A while ago I Netflixed some DVDs of a venerable classic I recall from the dim paleolithic era of childhood:
It’s the nighttime version, which was saved - apparently most of the daytime shows were lost. Maybe it’s me, but there’s something about this date that gives you a pang.
The end of May, 1962. Things got weird and bad down the road, but of course they had no idea. This is the last few exhalations of the post-war culture, right here.
Not to make too great a case for this, of course. It’s just Password. Our host:
Alan Ludden: buzz-cut, black frames. The sixties would do a thorough job of ridiculing this look, but compared to the hirsute eras that followed, it’s looking pretty good. It certainly looks intellectual, and Ludden had that smart-guy shine without ever having to prove it. He wasn’t the ineffably civilized John Daly, but he wasn’t one of the motormouthed pitchmen, either. He had a great breezy skill, but he wasn’t a lightweight.
The set was something else:
Never mind the big geometric shapes in the background - dig the stacked stereo consoles for the set. Now, the contestants. This was part of the weekend Frame Grab Caption Contest:
James Mason emoting some murderous intent. He was damned good, but he’s James Mason, so no surprise. On the other team:
Recognize? She was charming and lovely and funny and sweet, albeit a bit the-AH-trical, but she was young. Climbing up on North Vietnamese armaments was still a long way off.
Another episode had the master of the deadpan non-reaction reaction, reacting:
If, like me, you grew up with the Carson “Late Night” persona, early Johnny is a bit of a surprise. He was all deadpan back then. The man had taken the lessons of Jack Benny down to the bone, but his deadpan was unique. Keaton’s deadpan said “well of course. Yes, of course.” Bunny's said “Well I never.” Carson’s had a touch of “what the hell happened?” that added a nervous element, as if he didn’t know quite how to react. Very Midwestern.
This was a celebrity contestant. Recognize?
While you figure it out, let’s break for one of my favorite brands:
It’s a gun, it’s a shaver, it’s a typewriter, it’s computer! It’s a Remington! Different companies, sure. Right? Sort of: the firearms manufacturer went into the typewriter business in the 19th century (they backed the QWERTY standard, which in a way made them the Microsoft of their time) but sold the branch in 1886. This was the company that became Remington Rand; they started selling electric shavers in 1937. Remington Rand merged with Sperry, makers of Univac, in 1955. They continued to make electric razors, obviously. The firm has been sold a few times - remember Victor Kiam? I liked it so much I bought the company! According to wikipedia, the company was last sold to Rayovac Batteries, another great old name that was subsequently changed to “Spectrum Brands.” Yawn. On the other hand, Marisa Miller did a YouTube ad for them, so there’s that.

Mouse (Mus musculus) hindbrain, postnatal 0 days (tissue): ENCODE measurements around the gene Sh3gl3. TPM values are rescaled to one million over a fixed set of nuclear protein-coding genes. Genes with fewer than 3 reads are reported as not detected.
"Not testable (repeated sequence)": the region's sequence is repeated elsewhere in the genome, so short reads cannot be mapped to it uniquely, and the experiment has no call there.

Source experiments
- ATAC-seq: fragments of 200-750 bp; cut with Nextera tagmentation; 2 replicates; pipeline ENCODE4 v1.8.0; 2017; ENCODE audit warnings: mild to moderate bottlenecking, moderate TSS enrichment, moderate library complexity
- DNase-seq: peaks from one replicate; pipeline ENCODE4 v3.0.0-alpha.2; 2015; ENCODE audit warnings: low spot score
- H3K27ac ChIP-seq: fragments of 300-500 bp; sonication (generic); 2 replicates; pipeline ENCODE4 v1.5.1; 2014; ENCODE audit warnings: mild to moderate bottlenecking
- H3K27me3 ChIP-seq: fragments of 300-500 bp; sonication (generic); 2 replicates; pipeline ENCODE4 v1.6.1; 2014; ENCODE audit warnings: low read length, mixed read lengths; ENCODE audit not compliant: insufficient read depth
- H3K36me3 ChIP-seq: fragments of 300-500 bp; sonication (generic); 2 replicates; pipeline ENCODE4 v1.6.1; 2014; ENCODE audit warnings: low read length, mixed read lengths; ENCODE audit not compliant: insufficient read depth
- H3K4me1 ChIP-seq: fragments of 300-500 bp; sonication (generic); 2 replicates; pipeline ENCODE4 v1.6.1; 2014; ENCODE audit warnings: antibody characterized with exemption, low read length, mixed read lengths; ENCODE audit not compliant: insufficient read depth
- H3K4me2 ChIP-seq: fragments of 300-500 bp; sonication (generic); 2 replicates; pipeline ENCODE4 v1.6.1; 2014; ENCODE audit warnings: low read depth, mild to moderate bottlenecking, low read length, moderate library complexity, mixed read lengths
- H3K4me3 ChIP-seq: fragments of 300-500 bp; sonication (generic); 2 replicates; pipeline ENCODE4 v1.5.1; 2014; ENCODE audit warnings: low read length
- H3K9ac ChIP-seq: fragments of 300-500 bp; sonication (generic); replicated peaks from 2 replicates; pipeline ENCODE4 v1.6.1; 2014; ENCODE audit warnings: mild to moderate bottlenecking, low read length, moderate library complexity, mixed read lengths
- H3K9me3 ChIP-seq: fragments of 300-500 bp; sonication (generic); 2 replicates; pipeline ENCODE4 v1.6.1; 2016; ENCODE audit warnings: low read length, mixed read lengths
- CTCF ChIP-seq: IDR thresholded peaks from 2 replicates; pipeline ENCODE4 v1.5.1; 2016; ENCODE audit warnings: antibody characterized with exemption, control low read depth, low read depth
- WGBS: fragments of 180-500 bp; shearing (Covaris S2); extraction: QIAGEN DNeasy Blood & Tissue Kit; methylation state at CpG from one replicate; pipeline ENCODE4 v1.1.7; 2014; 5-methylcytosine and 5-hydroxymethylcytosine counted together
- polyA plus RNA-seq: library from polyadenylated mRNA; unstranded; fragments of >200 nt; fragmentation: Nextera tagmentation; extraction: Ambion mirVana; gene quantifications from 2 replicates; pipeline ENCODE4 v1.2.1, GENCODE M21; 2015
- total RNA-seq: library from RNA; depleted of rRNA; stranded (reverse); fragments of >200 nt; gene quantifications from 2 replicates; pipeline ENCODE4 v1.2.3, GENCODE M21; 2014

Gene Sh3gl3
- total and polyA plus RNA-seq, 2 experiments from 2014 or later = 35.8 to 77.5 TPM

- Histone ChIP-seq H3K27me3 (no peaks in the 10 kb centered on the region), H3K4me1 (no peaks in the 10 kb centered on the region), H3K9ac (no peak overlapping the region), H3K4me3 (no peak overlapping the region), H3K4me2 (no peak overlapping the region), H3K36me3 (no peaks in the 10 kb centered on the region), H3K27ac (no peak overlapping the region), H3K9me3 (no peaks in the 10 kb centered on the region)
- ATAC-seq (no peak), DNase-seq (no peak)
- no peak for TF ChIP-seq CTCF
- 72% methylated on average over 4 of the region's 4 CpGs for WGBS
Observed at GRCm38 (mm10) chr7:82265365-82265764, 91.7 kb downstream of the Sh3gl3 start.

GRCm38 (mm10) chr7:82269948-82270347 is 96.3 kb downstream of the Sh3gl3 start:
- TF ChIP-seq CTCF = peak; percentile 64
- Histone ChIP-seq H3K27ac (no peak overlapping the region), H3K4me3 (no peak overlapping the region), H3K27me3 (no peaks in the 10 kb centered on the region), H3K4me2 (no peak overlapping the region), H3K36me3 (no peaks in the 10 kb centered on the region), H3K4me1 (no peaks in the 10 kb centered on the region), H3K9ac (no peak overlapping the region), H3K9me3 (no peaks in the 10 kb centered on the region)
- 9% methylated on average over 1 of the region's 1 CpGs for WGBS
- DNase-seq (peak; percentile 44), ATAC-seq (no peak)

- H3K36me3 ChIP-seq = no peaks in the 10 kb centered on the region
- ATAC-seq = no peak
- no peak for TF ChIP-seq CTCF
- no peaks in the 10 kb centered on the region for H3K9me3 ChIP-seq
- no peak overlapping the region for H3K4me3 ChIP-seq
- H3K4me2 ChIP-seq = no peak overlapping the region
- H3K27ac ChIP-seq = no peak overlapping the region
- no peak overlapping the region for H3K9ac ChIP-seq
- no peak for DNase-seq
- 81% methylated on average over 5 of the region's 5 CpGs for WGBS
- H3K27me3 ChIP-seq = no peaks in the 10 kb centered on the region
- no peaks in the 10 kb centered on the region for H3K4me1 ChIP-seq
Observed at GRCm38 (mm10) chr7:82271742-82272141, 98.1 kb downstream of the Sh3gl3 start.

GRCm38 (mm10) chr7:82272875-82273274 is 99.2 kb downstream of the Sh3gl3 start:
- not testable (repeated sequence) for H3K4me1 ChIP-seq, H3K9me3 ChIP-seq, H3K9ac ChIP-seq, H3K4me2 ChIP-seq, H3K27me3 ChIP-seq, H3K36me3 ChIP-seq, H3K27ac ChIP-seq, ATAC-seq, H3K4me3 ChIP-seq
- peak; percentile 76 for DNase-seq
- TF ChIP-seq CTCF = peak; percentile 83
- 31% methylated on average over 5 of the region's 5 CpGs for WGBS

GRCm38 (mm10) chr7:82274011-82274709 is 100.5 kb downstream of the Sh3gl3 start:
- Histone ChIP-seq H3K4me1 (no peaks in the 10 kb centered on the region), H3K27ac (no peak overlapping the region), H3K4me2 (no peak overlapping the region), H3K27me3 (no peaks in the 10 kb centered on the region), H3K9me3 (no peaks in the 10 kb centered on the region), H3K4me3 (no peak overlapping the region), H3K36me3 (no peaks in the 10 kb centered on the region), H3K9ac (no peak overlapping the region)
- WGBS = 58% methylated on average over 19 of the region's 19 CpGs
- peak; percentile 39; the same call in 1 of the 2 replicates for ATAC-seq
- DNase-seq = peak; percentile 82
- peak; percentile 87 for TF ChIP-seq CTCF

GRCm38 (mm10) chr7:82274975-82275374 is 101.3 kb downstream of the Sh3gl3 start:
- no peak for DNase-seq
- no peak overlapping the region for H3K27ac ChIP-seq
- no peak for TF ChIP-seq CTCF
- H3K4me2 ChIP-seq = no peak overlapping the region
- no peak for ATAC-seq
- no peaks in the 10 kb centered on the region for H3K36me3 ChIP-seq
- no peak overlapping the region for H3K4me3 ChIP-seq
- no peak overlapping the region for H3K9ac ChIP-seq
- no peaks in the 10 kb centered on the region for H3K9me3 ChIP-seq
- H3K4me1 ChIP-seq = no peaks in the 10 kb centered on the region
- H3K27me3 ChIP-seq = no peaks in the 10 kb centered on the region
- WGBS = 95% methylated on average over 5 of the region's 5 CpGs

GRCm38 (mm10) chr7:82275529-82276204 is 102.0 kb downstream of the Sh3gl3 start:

(Side note: as an actress, she’s no Kathy Ireland.)
And now, back to our show. If this woman had been more on the pixie side, I think the term gamin would apply:
She’s quite dramatical:
Also quite delightful. You feel terribly sorry for the big galoot with whom she’s paired. They do very well; they’re on the same wavelength. She touches him and tells him he’s great and at one point says “We’re in love” after they blew through a 60-second challenge. The guy is so smitten he cannot believe his luck in this world. He also says he’s married, and you know it was a very, very cold ride home from the studio that night.
She’s Anne Bancroft, if you hadn’t figured it out.
A new season, a new set: much slicker:
Our first guest:
It wasn’t. She was sad, in a way - a bit confused at the start, not sure why she was here, smiling broadly when complimented for her work, unsure how the game worked. But she did fine.
Let no one ever say Joan Crawford didn’t give one hundred percent.
Parting guests receive the following:
If you’re in my demographic, you know what color those books were; you know what the smelled like; how the pages were gilt-edged; how they had fascinating transparencies that let you study things like human anatomy; how you cracked them the night before a paper was due; how you never sat down and read them the way your parents hoped you would.
They’ve removed many of the ads, but a few remain. Here’s one for a perm product preferred by lovely women who are not from this earth, but have come here in pod form to hypnotize you and suck your brains through their long, tentacle fingers:
Finally, scalp chemicals for the younger set:
She looks like she grew to be 47 feet tall at the age of 3, and had to be taken down by artillery fire.
Oh, the unnamed woman above you didn’t recognize? She was the daughter of this fellow below.. And the Password is:
He got about a minute of ceaseless laughter without saying a word.